Children should not have explicit problems in succeeding at school. Activities are meant to be age appropriate. A child who is struggling may have bullying on their mind and are unable to prepare for school success.

“Read” Between The Lines

A child may not come out and say they are being bullied. They may bring up the subject in a more round-about way. For example, a child may say there are a number of “things” or “stuff” going around them that are causing an inability to concentrate or succeed.

“Disappearing” Friends

The child may at one time have had a number of friends, but this is no longer the case. Friends that no longer come around is an indicator of a social problem the child is struggling with. Ask your child about their relationships with others.

Pay Attention To A Child’s Moods

A child may become tearful over relatively small things or upset about relationships that once were not a problem. The child may express anxiety through physical symptoms, such as, the sudden onset of joint pain, headaches, or stomach upset.

The key is to pay attention to what is going on in a child’s life to identify and ultimately remedy a child’s bullying problem.

Has your child ever been bullied? How did you handle the situation?

The following two tabs change content below.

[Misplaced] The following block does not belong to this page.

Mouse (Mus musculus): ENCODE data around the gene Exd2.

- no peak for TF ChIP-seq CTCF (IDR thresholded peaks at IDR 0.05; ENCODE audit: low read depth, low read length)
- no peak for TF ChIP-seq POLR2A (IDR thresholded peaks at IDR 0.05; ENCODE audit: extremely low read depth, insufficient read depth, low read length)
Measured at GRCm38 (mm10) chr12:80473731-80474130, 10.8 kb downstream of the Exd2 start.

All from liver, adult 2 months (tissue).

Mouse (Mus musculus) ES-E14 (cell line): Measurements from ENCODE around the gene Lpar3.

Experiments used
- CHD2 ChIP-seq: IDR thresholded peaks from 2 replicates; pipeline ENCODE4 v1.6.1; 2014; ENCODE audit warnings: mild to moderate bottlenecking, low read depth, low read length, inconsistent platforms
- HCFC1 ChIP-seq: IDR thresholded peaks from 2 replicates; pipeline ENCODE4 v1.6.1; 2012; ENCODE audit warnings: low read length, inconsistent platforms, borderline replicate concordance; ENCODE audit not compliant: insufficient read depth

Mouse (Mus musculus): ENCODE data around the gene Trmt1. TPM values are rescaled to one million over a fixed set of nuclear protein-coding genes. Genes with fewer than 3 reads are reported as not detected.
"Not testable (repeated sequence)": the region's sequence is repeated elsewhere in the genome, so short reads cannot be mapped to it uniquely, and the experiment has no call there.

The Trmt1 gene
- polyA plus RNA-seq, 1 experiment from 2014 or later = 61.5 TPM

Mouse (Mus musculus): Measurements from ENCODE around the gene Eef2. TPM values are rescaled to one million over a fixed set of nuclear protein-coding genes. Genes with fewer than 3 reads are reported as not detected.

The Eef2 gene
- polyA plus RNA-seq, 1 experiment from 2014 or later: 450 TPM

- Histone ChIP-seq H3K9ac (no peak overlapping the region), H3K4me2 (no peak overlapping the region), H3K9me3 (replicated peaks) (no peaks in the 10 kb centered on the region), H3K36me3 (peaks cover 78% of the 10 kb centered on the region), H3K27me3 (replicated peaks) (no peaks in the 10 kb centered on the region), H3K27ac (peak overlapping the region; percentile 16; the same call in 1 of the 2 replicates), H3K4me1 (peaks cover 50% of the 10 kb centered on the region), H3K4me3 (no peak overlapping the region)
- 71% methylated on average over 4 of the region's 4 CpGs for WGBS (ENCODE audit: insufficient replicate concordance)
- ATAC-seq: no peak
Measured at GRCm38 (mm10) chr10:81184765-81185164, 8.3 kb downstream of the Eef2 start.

Digital Product Creator at Kori at Home
Kori is a late diagnosed autistic/ADHD mom. She is currently located in Albany, NY where she is raising a neurodiverse family. Her older daughter is non-speaking autistic (and also has ADHD and Anxiety) and her youngest daughter is HSP/Gifted. A blogger, podcaster, writer, product creator, and coach; Kori shares autism family life- the highs, lows, messy, and real. Kori brings her own life experiences as an autistic woman combined with her adventures in momming to bring you the day-to-day of her life at home. Kori is on a mission to empower moms of autistic children to make informed parenting decisions with confidence and conviction.

Similar Posts

Notify of
Inline Feedbacks
View all comments
Full Spectrum Mama
8 years ago

Excellent and thorough post.
We actually ended up MOVING because of bullying…
Thanks and love,

8 years ago

[…] How to Help When Your Child is Being Bullied […]

8 years ago

[…] How to Help When Your Child is Being Bullied […]

6 years ago

[…] Report the behavior to an adult or an authority – and then walk away. Do not linger to watch the action unfold. […]

6 years ago

[…] and the school’s principal. The situation was much bigger than we could handle on our own, so we called in reinforcements from his […]